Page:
Sector volatility during the month was high, mining outperforming utilities by about 15%. Over the full year, mining shares (the best performing major sector) have outperformed utilities (the worst) by approximately 40%. Within the overall UK fund universe over 2017, smaller caps outperformed larger stocks, and the difference between active and passive performance was much smaller than that experienced in 2016.Within the broad UK All company sector, investment trusts outperformed unit trusts by about 3.5% over the full year. The average IA mixed investment pooled fund (40%-85% shares) delivered a total return of about 10% in 2017.
Gilt prices showed marginal gains over the month, the ten-year yield finishing the month at 1.23%. Over the full year gilts showed a price decline of about 1%, thus delivering a total return of about zero. Other ten-year yield movements were mixed, American, Japanese and German ten-year yields ended December at 2.43%,0.05% and 0.43% respectively. UK corporate bonds rose slightly in price terms over the month and outperformed gilts over the full year. Amongst the more speculative grades, there were mixed trends, with emerging market bonds, in local currency terms, having a better month and US high yield hardly moving. Convertible bonds dropped slightly during the month but rose about 6% since the beginning of the year and I expect this outperformance over gilts to continue. See my recommendations in preference shares, convertibles, corporate bonds, floating rate bonds etc. A list of my top thirty income ideas (all yielding over 5%) from over 10 different asset classes is available.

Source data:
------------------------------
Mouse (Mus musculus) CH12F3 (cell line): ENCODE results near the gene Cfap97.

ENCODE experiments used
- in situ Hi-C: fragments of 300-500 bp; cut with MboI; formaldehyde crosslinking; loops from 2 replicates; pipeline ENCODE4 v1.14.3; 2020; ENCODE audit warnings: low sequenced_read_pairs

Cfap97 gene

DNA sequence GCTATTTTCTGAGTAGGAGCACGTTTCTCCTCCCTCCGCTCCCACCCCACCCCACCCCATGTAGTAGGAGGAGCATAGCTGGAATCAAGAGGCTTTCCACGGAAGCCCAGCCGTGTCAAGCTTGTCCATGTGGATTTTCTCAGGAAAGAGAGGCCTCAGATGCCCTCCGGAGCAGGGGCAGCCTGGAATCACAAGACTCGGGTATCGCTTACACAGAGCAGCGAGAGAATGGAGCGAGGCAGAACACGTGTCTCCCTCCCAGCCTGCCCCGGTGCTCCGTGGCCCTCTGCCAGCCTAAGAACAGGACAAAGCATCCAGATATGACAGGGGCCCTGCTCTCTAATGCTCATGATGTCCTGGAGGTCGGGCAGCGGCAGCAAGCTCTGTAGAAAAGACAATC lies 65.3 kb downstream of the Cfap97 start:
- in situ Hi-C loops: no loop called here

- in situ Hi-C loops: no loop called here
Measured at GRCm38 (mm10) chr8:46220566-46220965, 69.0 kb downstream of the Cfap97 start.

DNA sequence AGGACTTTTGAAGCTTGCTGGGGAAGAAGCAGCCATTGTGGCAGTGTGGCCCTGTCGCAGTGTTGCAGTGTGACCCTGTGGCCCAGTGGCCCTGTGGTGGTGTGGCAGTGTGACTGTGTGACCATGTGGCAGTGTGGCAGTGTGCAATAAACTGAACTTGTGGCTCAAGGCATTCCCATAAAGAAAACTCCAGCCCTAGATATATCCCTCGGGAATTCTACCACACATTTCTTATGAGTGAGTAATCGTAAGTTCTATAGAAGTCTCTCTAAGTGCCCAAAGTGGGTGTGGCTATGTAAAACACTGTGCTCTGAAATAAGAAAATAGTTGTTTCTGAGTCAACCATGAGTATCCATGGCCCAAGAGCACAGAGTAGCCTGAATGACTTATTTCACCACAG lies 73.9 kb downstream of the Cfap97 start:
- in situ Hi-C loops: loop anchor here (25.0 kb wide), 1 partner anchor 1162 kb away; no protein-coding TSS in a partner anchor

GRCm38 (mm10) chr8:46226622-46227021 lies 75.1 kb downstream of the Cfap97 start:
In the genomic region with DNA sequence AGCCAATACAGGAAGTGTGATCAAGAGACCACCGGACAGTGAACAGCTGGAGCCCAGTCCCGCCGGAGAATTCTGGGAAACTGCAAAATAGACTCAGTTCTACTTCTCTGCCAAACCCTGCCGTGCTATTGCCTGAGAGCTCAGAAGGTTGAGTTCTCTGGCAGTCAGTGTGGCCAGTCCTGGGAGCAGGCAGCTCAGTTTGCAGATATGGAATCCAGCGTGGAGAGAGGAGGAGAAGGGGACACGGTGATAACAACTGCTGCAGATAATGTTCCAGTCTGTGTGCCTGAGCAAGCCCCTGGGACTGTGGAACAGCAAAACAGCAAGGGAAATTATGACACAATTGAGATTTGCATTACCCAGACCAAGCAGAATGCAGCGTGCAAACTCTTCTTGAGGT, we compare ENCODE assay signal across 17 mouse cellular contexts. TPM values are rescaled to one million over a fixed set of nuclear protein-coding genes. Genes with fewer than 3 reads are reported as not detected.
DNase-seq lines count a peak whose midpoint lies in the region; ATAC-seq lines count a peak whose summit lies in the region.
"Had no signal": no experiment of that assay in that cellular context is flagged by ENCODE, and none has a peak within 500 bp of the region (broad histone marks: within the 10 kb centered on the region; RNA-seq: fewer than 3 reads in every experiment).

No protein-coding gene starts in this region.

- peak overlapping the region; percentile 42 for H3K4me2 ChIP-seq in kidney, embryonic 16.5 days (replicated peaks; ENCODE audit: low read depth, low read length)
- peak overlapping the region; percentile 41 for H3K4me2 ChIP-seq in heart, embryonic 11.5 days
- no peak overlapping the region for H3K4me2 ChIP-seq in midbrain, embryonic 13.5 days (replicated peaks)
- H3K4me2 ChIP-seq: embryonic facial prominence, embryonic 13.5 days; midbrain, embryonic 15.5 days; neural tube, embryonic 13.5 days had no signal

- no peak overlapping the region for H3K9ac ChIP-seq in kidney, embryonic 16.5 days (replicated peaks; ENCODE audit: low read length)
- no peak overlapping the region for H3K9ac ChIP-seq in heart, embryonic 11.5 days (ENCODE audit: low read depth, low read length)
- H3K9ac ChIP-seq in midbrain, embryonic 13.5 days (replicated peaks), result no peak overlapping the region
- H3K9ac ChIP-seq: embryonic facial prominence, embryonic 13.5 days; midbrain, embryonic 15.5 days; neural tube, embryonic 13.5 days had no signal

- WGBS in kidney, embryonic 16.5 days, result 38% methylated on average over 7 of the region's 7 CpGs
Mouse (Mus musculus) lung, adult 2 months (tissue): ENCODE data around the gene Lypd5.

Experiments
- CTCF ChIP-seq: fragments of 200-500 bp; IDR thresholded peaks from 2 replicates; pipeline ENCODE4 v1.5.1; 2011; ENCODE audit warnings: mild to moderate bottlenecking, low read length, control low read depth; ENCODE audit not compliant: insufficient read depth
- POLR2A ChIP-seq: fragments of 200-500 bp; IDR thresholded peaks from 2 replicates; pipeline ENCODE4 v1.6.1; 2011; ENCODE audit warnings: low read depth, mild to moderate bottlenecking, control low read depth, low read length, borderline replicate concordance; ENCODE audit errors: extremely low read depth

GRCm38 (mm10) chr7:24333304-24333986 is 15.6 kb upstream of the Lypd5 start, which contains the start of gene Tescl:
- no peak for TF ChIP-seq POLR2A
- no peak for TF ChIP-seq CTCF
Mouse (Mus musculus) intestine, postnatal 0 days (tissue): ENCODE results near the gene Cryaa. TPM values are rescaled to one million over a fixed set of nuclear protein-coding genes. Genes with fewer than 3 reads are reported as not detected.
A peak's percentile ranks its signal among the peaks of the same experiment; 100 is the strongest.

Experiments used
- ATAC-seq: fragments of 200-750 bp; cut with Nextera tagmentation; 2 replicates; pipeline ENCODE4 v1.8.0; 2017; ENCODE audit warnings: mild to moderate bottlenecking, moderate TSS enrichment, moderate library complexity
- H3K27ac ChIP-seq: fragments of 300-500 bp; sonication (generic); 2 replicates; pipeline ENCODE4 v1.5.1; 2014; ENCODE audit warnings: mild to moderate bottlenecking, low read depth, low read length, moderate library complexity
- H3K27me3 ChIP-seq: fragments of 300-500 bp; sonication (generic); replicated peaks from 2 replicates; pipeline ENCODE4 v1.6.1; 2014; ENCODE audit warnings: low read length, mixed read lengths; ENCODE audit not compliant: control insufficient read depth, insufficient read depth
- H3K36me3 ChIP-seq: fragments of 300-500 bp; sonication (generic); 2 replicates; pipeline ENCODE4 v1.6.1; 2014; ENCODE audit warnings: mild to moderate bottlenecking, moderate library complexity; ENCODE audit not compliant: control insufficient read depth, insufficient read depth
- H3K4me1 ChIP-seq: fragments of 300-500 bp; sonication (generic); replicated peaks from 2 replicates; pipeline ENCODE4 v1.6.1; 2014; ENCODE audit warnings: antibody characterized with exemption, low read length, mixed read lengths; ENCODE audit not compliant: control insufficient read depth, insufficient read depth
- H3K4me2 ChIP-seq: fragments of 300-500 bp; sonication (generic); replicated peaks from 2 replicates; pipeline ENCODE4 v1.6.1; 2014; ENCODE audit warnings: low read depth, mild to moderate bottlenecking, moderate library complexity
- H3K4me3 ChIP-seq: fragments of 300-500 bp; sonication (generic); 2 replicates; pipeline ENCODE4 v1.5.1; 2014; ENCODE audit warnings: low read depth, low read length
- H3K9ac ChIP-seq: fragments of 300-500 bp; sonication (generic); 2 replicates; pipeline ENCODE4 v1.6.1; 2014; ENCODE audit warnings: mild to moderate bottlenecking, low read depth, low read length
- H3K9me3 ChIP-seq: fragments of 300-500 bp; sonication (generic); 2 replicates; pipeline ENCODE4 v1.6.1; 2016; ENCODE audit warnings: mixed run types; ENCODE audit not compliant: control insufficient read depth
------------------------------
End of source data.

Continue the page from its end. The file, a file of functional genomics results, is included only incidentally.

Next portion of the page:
Amongst the major currencies, the Japanese Yen was the major December feature falling 1.2% in trade weighted terms. On the other side of the coin, the Euro rose 0.57%. The Euro strength at least partially reflected growing economic optimism and a gradual resolution to the German political stalemate. These volatile FX moves have played an increasing role in asset class allocations and this look set to continue. In sterling terms, Japanese and Continental European equities markedly outperformed USA and the UK.
Another mixed month for commodities. Oil showed a further bounce, the most recent OPEC agreement being broadly in line with expectations and some supply issues e.g North Sea and Libya. There were mixed trends amongst the precious metals, while the copper price rose by 7.8% during the month and over 31% over the full year. Over the twelve-month period, palladium rose by over 57% in price terms, while iron ore dropped about 7%. Recent mining conferences have focussed on both the China effect in reducing supply, and the growing requirements of the emerging EV (electric vehicle) markets. See my recent note on how to play the mining and oil sectors into 2018 while also enjoying an above average dividend yield (paid quarterly).
Over the coming months, I expect Central Bank statements and political events e.g. German coalition formation, Catalonian election follow-up, Italian election campaigning, Brexit,Korea, Iran, USA, and the major corporate reporting season (both figures and forward looking statements) to be the main forces driving major asset classes . US watchers will start preparing for the next interest rate hike, under the new Fed Chairman Powell as well as fleshing out the winners and losers from the recent Tax Reform Bill, and watching the machinations ahead of the latest funding deadline (19th January). In Japan, Shinzo Abe is likely to push for changes in the Constitution and reinforce the easier monetary and fiscal economic policy stance following his resounding election victory. Hard economic data (as opposed to sentiment surveys) will shows that the UK economic growth will be slower in 2017 compared to 2016 and downgrades to 2018 have recently been made by many organizations. Anecdotal evidence from retailors usually released early January will give some clues as to consumer trends. BREXIT discussions enter a new phase with discussions on the timing and nature of the new “Trade Deal”, as well as transitional arrangements being a major focus.